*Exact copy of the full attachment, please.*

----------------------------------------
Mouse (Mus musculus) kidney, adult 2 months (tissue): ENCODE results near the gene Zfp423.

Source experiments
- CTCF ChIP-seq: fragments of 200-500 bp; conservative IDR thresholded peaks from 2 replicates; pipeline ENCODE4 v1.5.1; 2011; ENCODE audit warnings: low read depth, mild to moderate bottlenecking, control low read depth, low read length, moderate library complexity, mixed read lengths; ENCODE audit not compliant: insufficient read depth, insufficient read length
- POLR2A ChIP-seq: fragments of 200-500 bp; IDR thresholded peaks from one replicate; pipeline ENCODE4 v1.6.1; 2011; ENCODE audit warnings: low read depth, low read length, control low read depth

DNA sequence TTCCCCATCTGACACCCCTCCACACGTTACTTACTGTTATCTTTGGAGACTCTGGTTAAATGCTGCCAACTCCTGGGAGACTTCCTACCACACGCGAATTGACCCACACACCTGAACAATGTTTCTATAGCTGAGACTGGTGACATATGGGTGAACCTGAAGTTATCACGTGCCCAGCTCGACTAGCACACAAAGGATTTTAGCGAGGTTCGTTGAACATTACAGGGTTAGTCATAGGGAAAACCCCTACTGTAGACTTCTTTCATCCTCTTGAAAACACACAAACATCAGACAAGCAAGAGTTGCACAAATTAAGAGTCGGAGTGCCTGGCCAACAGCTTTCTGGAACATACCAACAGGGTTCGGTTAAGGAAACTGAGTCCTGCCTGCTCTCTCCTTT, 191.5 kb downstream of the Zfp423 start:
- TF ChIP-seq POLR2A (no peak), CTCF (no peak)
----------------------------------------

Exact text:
Mouse (Mus musculus) kidney, adult 2 months (tissue): ENCODE results near the gene Zfp423.

Source experiments
- CTCF ChIP-seq: fragments of 200-500 bp; conservative IDR thresholded peaks from 2 replicates; pipeline ENCODE4 v1.5.1; 2011; ENCODE audit warnings: low read depth, mild to moderate bottlenecking, control low read depth, low read length, moderate library complexity, mixed read lengths; ENCODE audit not compliant: insufficient read depth, insufficient read length
- POLR2A ChIP-seq: fragments of 200-500 bp; IDR thresholded peaks from one replicate; pipeline ENCODE4 v1.6.1; 2011; ENCODE audit warnings: low read depth, low read length, control low read depth

DNA sequence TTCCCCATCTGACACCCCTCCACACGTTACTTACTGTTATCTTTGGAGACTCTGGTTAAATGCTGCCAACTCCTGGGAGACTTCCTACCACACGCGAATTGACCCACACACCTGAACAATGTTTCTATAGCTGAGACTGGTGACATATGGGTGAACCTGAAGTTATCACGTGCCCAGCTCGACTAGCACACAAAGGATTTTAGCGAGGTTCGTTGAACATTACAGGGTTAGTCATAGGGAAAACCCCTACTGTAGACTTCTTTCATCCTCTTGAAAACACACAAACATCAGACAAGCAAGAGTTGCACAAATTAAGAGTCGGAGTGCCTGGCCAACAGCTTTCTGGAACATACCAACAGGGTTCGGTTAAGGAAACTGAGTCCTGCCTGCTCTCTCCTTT, 191.5 kb downstream of the Zfp423 start:
- TF ChIP-seq POLR2A (no peak), CTCF (no peak)